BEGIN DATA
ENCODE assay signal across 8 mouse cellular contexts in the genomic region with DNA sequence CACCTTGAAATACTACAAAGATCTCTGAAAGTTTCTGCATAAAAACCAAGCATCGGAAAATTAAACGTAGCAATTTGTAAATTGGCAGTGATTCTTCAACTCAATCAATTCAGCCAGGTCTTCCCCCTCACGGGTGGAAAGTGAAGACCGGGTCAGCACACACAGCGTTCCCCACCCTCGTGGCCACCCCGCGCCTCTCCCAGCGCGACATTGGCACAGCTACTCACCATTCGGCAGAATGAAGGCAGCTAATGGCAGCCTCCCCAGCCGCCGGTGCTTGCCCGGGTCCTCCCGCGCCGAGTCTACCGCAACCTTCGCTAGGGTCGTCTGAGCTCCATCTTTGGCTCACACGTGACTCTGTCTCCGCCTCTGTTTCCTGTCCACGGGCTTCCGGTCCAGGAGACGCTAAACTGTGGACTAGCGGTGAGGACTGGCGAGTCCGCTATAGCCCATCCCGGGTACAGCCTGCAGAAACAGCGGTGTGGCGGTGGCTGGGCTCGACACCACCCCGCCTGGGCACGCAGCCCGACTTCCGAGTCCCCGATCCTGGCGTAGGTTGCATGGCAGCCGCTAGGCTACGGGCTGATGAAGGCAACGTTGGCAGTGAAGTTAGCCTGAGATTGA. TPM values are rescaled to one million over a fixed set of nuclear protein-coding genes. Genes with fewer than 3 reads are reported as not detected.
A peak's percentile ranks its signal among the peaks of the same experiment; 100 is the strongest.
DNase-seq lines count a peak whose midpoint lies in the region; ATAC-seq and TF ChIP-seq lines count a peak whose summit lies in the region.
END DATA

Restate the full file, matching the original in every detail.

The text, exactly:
ENCODE assay signal across 8 mouse cellular contexts in the genomic region with DNA sequence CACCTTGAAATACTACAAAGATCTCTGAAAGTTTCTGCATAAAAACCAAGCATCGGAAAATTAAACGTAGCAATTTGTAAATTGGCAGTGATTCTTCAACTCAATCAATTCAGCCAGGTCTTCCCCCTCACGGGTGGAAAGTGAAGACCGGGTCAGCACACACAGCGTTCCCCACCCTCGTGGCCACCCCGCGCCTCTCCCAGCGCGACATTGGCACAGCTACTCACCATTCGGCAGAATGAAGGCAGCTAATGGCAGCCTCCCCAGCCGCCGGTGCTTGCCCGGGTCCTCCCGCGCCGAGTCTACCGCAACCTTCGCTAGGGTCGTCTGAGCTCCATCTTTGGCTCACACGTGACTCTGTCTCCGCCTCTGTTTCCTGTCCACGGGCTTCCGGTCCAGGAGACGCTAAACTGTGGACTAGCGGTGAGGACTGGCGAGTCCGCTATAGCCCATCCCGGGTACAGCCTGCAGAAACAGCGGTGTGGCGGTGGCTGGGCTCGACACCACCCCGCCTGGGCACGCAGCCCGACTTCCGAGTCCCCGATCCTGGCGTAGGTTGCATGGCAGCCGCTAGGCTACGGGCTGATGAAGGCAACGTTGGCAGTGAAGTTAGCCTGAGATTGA. TPM values are rescaled to one million over a fixed set of nuclear protein-coding genes. Genes with fewer than 3 reads are reported as not detected.
A peak's percentile ranks its signal among the peaks of the same experiment; 100 is the strongest.
DNase-seq lines count a peak whose midpoint lies in the region; ATAC-seq and TF ChIP-seq lines count a peak whose summit lies in the region.